The Democratic National Convention

 “Any Thing to Beat Grant! The Results of the Fifth Avenue Convention”
  Source:  Harper’s Weekly
  Date:   July 6, 1872, p. 536

Click to see a large version of this cartoon...

Click to see a large version of this cartoon

Complete HarpWeek Explanation:
Senator Carl Schurz, chairman of the Liberal Republican Convention, had been deeply dismayed when delegates turned from his candidate, diplomat Charles Francis Adams, to embrace Horace Greeley.  Schurz was not on good personal terms with Greeley, he opposed the nominee’s support of trade protectionism and temperance, and he was disheartened that the Liberal Republican movement’s high moral tone had been undermined by the backroom deal-making that resulted in Greeley’s nomination.  Schurz was further chagrined by the selection of Gratz Brown, his Missouri political rival, as the vice-presidential nominee. 

On June 20, 1872, Liberal Republican opponents of Greeley’s nomination, numbering about 100 and representing 20 states, met at the Fifth Avenue Hotel in New York City.  There was significant sentiment among attendees to jettison Greeley for a new nominee.  Although Schurz had objected in 1870 to Brown’s tactical alliance with Democrats in order to win the Missouri governorship, the senator realized that the 1872 Democratic National Convention would almost certainly nominate Greeley.  Faced with no realistic alternative, Schurz convinced the Fifth Avenue Convention to ratify the Liberal Republican ticket.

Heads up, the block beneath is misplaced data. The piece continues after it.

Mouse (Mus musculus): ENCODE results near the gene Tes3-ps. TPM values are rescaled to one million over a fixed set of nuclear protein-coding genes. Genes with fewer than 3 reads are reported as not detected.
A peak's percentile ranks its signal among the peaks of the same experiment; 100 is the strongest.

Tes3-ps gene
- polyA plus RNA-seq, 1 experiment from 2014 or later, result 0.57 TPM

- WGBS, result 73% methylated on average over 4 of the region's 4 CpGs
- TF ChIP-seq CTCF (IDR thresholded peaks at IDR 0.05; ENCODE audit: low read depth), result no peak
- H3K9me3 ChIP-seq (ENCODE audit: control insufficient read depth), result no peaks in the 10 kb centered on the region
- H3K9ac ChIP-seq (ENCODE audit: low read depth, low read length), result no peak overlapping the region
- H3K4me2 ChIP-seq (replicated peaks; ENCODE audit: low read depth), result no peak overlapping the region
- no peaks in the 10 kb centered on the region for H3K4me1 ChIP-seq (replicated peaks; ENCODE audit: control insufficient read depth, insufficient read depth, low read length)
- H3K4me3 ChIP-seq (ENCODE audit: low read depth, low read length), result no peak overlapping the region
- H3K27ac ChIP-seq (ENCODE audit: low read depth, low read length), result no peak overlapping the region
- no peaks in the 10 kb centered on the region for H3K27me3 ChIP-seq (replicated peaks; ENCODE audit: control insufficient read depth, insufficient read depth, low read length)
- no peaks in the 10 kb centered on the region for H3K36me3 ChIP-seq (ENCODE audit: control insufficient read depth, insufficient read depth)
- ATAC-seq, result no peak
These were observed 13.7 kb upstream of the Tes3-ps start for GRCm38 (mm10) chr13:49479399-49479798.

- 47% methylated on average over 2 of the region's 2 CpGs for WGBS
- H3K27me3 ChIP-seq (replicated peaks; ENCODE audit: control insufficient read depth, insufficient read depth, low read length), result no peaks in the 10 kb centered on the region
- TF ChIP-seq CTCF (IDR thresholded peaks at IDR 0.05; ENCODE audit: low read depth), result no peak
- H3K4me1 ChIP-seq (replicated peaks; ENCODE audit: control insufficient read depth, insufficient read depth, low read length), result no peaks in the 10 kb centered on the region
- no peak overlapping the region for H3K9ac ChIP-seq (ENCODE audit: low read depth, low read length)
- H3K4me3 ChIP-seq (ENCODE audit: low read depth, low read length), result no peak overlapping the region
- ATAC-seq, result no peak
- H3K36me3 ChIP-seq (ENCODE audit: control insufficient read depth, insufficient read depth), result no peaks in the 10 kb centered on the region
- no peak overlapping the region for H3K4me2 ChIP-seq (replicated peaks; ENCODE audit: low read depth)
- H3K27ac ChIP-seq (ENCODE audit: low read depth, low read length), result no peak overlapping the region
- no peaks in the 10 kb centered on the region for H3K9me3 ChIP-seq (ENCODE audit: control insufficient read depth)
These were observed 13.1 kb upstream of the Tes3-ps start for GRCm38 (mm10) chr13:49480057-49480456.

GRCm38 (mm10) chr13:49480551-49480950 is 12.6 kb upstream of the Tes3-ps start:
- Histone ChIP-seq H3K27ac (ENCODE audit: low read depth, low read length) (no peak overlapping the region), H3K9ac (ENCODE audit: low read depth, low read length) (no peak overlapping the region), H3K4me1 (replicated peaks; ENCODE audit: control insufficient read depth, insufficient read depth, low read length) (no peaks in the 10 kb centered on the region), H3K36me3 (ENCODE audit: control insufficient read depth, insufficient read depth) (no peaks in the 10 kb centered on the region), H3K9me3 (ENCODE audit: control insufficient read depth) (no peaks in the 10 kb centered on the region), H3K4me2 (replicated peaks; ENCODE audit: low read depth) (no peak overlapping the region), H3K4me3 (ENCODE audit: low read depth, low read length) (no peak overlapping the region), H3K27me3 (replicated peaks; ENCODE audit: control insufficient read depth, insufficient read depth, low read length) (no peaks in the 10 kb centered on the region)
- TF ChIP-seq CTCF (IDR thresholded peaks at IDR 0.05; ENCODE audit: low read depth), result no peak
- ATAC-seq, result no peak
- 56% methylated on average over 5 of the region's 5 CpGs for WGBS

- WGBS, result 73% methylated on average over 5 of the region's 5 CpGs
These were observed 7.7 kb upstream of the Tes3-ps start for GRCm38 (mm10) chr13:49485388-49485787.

Nast took advantage of the situation to produce a small-sized sequel to the “The New Organ” for the July 6 issue of Harper’s Weekly (published June 26).  “Any Thing to Beat Grant!  The Results of the Fifth Avenue Convention” shows Schurz hoisting the Greeley monkey stiffly and unenthusiastically for a very chilly kiss on the lips.  A corner of the hand organ and the leash are visible.  In the original (unpublished) version, Whitelaw Reid, acting editor of the Tribune and Greeley’s campaign manager, holds the other end of the leash (as in “The New Organ”).



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